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Sky is the limit for future of England cricket.

CRICKET will be the winner following the Government's decision to move Test matches on to List B - and that is more important than pleasing the armchair fan.

There are sure to be moans if live coverage of England's home Tests is moved from the BBC to Sky as a result, although at this stage that remains an `if'.

But, providing they stop to consider the wider view, every follower of English cricket must acknowledge that the monopoly enjoyed by the BBC for 50 years has long become an anachronism.

Cricket's bosses in this country were being hamstrung by their enforced inability to negotiate a fair market price for their primary product.

And, of course, that meant the sport - all the way down from the Test arena to the playground - was suffering.

Much has been made of the pounds 60 million television deal struck jointly with the BBC and Sky back in 1994 and that indeed was a triumph for the England Cricket Board's negotiators.

Yet it was a triumph against the odds and the deal could have been even higher.

As it is, the past listing of home Test matches has already cost English cricket millions of pounds.

Now, without one hand tied behind its back, the ECB can march more assuredly into the marketplace and thrash out a new deal which it feels can most benefit the whole of the game.

The BBC will undoubtedly still carry Test cricket in some format.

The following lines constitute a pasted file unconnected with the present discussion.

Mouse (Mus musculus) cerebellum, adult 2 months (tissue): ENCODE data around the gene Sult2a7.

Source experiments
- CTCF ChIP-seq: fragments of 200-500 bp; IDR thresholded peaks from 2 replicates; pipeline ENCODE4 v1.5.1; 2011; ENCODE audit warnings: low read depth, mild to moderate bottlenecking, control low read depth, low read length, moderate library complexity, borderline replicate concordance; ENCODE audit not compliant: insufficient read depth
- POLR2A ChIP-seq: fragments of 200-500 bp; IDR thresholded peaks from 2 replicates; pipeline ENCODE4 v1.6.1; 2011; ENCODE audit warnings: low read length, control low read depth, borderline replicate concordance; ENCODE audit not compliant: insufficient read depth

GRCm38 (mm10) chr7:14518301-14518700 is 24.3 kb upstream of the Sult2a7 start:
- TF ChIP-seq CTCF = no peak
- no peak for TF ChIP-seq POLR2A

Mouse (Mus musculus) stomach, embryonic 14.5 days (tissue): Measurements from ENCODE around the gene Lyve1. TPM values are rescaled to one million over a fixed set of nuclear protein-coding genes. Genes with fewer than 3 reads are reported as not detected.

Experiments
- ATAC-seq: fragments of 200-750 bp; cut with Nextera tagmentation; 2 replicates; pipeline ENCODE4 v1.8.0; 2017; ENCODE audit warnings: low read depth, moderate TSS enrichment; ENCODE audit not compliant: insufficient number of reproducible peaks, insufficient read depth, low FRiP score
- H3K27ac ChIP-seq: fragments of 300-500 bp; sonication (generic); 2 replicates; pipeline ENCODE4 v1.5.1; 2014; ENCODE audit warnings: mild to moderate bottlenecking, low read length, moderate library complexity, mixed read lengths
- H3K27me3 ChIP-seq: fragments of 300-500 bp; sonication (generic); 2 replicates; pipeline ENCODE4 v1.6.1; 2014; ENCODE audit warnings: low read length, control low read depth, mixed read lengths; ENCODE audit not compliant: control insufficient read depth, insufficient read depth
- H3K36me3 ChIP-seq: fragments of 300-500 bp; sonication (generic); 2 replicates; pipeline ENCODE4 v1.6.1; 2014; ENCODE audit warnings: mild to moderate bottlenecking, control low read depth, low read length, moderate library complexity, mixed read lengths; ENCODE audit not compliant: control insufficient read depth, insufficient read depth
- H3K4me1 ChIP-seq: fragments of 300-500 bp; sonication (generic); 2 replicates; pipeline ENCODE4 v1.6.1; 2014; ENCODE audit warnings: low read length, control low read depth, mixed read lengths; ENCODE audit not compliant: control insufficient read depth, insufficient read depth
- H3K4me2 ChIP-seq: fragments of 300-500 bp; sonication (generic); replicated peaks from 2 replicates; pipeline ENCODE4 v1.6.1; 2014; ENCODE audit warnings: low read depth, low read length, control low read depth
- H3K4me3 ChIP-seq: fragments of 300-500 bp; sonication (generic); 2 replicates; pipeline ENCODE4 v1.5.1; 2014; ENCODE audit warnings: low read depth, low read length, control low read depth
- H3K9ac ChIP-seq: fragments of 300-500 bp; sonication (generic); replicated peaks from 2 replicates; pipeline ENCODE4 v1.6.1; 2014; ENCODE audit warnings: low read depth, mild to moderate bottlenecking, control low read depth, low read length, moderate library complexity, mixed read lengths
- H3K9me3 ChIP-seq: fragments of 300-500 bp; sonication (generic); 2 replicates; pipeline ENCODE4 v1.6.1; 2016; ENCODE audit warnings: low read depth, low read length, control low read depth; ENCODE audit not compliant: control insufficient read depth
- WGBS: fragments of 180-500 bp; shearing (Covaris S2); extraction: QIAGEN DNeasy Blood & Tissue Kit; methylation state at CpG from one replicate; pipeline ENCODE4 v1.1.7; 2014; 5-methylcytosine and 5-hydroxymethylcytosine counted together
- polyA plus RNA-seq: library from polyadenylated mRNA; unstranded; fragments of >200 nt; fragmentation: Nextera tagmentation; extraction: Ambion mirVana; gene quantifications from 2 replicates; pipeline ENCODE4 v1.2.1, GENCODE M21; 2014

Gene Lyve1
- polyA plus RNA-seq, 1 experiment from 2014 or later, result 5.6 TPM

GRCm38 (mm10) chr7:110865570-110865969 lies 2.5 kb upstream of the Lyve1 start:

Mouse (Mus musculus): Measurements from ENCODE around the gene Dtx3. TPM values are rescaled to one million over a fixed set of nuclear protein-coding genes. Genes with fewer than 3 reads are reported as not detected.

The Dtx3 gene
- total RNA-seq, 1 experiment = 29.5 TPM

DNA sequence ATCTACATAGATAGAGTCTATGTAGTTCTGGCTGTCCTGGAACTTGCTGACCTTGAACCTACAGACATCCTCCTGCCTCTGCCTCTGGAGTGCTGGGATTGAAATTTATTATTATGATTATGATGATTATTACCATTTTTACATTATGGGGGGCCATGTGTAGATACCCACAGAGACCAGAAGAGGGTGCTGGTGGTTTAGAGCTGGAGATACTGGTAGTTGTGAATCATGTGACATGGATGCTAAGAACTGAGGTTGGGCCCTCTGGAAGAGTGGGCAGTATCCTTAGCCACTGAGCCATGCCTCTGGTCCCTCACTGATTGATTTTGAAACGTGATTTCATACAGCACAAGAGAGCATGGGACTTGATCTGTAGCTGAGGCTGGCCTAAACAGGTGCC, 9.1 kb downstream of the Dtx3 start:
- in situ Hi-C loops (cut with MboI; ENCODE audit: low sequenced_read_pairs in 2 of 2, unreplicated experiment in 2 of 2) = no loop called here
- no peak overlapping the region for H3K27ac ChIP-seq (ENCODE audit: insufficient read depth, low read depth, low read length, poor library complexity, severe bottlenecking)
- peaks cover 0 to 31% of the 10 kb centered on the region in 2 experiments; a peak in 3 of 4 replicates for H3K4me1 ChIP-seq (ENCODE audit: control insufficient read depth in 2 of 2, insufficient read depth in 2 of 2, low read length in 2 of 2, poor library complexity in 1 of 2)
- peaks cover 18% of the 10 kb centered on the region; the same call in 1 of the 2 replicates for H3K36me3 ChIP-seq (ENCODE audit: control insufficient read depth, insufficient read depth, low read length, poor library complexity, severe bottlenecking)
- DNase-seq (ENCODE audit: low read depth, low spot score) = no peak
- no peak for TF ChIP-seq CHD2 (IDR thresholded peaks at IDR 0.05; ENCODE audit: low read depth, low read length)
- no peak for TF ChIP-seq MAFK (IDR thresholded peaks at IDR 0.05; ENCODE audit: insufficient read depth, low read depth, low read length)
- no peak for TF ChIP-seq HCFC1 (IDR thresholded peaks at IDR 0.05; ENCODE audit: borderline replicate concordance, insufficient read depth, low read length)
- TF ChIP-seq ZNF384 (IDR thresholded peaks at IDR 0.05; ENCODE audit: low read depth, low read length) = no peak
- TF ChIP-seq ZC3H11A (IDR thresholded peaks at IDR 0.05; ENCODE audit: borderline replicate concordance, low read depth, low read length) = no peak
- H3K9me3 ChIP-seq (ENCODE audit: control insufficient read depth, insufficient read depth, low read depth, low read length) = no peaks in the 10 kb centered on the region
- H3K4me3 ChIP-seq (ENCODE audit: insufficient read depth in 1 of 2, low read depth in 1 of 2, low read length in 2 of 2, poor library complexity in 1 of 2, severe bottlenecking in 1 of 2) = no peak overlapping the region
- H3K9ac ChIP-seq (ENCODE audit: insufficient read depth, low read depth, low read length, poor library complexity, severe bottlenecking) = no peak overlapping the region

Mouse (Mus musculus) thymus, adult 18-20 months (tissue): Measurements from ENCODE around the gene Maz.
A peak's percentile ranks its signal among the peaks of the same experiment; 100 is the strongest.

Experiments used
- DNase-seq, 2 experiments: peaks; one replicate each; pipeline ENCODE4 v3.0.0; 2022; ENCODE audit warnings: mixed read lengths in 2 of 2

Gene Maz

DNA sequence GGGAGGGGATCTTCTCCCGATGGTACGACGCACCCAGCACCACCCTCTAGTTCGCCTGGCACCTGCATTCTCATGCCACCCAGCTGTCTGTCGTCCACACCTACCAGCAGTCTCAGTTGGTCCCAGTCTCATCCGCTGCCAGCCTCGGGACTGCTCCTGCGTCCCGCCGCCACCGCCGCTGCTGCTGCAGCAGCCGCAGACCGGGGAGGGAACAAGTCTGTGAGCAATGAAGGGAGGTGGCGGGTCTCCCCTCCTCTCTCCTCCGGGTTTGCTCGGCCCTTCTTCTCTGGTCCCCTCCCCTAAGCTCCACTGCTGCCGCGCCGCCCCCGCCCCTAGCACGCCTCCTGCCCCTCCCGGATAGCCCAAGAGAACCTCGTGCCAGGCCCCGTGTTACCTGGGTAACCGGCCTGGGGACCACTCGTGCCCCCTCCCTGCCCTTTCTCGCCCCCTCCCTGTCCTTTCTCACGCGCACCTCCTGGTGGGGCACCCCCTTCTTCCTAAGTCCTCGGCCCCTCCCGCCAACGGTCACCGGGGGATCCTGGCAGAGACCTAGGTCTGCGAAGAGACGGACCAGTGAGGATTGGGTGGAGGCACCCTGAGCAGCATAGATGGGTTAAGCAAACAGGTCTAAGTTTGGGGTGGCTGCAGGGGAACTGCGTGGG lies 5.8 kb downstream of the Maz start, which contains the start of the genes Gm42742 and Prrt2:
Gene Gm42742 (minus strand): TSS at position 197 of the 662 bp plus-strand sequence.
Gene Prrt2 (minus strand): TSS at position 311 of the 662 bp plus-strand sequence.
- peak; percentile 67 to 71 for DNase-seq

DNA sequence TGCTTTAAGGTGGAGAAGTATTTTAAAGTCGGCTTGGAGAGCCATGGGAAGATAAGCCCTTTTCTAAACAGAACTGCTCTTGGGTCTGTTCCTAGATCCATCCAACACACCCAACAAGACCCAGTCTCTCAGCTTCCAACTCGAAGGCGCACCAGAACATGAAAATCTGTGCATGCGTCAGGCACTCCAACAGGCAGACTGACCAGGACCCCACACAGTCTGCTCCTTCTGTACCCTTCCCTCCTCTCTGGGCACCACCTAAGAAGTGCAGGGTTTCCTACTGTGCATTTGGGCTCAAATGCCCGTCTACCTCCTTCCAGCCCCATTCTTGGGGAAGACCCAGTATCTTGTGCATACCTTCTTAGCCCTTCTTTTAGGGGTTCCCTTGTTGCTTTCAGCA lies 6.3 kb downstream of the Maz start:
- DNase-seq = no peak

T he relatively small daytime audience who have the time to follow every single ball live may well, however, have to purchase a cable or satellite system and a Sky Sports subscription for the privilege of watching Alec Stewart's charges in future.

But, indirectly, that will also mean more money still going into cricket's coffers because the bigger the viewing figures the more valuable the product will become.

And, as the constant trials and tribulations of England's Test team starkly illustrates, there are massive investments needed at all levels of the game if there is to be a tangible long-term improvement in our world standing.

Would the armchair fan rather pay a little more and hopefully get to watch a successful England team give him more than 150 hours of live entertainment each summer - or does he want to continue paying nothing more than the licence fee and watch a favouri te sport wither on the vine?
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Publication:Sunday Mercury (Birmingham, England)
Date:Jun 28, 1998
Words:400
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